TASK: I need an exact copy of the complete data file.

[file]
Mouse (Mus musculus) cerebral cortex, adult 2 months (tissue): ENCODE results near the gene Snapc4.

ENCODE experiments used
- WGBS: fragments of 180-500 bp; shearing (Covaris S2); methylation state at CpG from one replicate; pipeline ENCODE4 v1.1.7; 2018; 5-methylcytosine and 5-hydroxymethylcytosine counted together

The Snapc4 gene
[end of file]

Mouse (Mus musculus) cerebral cortex, adult 2 months (tissue): ENCODE results near the gene Snapc4.

ENCODE experiments used
- WGBS: fragments of 180-500 bp; shearing (Covaris S2); methylation state at CpG from one replicate; pipeline ENCODE4 v1.1.7; 2018; 5-methylcytosine and 5-hydroxymethylcytosine counted together

The Snapc4 gene